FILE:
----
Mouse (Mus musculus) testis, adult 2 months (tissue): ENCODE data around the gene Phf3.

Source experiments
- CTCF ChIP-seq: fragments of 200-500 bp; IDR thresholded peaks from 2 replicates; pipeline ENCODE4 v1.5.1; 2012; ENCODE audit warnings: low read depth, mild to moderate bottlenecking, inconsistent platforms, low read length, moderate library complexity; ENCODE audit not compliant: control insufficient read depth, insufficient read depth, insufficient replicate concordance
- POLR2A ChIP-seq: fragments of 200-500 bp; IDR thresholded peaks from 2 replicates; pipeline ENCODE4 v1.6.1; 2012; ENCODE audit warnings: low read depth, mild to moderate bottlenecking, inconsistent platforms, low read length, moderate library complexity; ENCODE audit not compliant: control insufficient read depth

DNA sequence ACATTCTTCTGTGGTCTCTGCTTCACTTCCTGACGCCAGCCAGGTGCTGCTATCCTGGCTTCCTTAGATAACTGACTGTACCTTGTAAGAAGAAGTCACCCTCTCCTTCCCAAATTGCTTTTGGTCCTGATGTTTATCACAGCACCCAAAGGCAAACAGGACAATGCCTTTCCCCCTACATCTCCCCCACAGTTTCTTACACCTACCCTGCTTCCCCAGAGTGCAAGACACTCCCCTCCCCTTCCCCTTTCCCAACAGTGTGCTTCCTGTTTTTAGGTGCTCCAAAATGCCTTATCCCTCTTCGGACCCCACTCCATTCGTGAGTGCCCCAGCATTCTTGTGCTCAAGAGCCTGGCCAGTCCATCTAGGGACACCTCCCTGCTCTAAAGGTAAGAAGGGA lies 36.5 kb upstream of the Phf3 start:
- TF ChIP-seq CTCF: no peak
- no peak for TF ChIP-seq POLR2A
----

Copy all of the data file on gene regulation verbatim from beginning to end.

Mouse (Mus musculus) testis, adult 2 months (tissue): ENCODE data around the gene Phf3.

Source experiments
- CTCF ChIP-seq: fragments of 200-500 bp; IDR thresholded peaks from 2 replicates; pipeline ENCODE4 v1.5.1; 2012; ENCODE audit warnings: low read depth, mild to moderate bottlenecking, inconsistent platforms, low read length, moderate library complexity; ENCODE audit not compliant: control insufficient read depth, insufficient read depth, insufficient replicate concordance
- POLR2A ChIP-seq: fragments of 200-500 bp; IDR thresholded peaks from 2 replicates; pipeline ENCODE4 v1.6.1; 2012; ENCODE audit warnings: low read depth, mild to moderate bottlenecking, inconsistent platforms, low read length, moderate library complexity; ENCODE audit not compliant: control insufficient read depth

DNA sequence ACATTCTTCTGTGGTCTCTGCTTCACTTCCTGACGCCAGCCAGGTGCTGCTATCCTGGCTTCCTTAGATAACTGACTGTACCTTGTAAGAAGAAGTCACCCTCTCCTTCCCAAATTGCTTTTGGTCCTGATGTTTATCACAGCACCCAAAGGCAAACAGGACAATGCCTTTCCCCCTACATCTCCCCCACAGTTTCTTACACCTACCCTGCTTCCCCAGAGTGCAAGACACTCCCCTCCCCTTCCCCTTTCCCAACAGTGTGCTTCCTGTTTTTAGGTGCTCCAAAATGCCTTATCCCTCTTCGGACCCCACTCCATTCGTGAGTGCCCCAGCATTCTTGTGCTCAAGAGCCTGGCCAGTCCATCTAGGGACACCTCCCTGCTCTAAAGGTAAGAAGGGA lies 36.5 kb upstream of the Phf3 start:
- TF ChIP-seq CTCF: no peak
- no peak for TF ChIP-seq POLR2A